Chapter

The fall of work stress and the rise of wellbeing

David Wainwright and Michael Calnan

in Work, Health and Wellbeing

Published by Policy Press

Published in print December 2011 | ISBN: 9781847428080
Published online May 2012 | e-ISBN: 9781447305637 | DOI: http://dx.doi.org/10.1332/policypress/9781847428080.003.0009
The fall of work stress and the rise of wellbeing

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This chapter seeks to deconstruct the notion of stress. The discourse of work stress is collapsing under the weight of its own conceptual and methodological contradictions, only to be replaced by a new discourse of wellbeing. Much of the work-stress literature adopts a positivist epidemiological standpoint that sees stress as a response to ‘objective’ job characteristics, such as demands, control or support. As such, it fails to recognise the multi-factorial nature of mental health or the role of subjective appraisal in mediating the stress response, and is therefore unable to explain why individuals in objectively similar jobs report radically different levels of stress, or why the stress epidemic emerged at a time when work was arguably substantially less demanding than in earlier times. Interventions based on the work-stress model have spectacularly failed to reduce the incidence of work stress or the number of working days lost because of it, despite a major campaign by the HSE since 2001. Various attempts to overcome the limitations of the work-stress concept by empirical innovation have not proven successful.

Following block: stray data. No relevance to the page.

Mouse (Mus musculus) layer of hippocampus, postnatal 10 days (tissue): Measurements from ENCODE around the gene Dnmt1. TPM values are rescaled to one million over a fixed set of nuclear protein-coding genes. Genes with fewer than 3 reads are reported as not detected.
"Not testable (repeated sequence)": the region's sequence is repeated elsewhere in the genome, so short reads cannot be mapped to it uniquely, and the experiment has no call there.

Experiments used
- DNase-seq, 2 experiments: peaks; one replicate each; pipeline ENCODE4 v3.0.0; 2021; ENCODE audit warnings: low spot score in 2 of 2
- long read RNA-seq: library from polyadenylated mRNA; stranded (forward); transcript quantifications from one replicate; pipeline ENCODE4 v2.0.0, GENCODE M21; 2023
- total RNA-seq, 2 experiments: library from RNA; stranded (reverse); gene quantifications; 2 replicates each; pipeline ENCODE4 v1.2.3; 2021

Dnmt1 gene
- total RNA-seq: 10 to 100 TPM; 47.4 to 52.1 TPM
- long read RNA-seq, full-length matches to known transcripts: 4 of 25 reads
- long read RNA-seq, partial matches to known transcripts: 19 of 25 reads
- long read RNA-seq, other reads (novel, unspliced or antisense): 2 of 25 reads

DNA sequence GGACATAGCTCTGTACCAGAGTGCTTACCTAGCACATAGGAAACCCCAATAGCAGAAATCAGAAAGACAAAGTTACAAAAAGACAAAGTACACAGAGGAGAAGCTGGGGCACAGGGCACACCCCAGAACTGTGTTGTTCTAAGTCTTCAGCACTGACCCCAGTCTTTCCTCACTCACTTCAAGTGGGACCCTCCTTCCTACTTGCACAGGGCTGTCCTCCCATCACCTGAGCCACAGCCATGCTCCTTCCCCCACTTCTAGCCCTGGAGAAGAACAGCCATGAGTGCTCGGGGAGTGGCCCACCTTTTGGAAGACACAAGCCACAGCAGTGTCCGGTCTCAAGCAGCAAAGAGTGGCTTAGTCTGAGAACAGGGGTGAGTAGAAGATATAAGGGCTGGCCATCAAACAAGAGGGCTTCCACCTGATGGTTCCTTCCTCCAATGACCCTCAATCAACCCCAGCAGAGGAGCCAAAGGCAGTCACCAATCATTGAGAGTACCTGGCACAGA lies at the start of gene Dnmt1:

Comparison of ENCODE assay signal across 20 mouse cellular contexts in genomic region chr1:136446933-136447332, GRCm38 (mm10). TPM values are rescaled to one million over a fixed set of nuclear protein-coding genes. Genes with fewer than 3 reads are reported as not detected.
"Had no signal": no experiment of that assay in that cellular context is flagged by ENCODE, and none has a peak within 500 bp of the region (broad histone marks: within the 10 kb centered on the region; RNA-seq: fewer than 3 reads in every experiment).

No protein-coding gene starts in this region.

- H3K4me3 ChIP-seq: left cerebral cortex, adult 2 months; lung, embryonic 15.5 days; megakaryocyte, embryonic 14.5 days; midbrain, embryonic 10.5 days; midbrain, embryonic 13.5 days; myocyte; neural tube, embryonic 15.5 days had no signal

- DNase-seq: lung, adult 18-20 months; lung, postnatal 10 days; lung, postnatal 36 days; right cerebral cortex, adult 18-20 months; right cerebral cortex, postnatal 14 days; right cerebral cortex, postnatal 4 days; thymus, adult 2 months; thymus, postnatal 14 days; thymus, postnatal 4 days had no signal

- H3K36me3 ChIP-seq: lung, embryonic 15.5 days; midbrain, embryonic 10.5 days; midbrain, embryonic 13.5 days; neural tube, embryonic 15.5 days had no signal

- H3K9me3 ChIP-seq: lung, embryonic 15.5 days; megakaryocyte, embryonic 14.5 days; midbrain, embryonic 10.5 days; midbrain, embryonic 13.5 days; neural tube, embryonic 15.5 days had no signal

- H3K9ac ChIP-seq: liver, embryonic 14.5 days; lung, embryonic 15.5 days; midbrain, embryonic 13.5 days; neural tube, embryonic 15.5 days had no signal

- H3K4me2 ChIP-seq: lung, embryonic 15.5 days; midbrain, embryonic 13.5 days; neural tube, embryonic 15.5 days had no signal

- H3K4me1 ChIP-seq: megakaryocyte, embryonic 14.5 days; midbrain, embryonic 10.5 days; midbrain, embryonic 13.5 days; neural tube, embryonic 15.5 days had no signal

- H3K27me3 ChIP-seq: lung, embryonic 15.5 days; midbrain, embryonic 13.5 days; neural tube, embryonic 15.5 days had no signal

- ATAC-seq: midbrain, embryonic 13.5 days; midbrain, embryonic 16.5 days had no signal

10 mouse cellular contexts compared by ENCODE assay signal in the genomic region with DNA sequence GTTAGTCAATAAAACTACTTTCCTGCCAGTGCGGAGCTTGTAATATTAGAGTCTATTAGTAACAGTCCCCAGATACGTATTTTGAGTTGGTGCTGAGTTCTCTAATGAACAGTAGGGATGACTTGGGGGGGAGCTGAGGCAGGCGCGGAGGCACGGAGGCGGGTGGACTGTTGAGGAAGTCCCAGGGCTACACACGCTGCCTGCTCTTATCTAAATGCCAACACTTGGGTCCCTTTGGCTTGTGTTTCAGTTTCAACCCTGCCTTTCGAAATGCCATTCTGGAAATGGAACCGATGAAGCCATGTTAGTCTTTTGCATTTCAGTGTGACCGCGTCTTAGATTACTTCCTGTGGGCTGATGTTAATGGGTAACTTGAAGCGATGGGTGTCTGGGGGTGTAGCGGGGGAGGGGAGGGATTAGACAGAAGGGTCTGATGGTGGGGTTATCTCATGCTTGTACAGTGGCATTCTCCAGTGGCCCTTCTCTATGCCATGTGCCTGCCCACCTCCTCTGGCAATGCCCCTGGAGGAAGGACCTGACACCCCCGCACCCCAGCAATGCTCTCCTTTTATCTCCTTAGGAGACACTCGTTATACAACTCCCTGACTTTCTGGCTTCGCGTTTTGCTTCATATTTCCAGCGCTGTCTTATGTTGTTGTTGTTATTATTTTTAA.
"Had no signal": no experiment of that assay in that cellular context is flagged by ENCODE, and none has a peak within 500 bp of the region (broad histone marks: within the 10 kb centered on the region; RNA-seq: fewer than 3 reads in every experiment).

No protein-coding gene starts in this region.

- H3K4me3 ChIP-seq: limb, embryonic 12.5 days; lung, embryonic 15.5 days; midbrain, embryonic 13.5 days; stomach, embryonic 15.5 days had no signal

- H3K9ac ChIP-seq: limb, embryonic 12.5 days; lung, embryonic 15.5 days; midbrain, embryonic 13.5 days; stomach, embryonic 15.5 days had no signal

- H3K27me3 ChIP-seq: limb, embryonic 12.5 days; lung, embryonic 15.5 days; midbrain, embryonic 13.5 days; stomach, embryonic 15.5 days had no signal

Keywords: work stress; wellbeing; occupational health; resilience; illness behaviour

Chapter.  9594 words.  Illustrated.

Subjects: Social Stratification, Inequality, and Mobility

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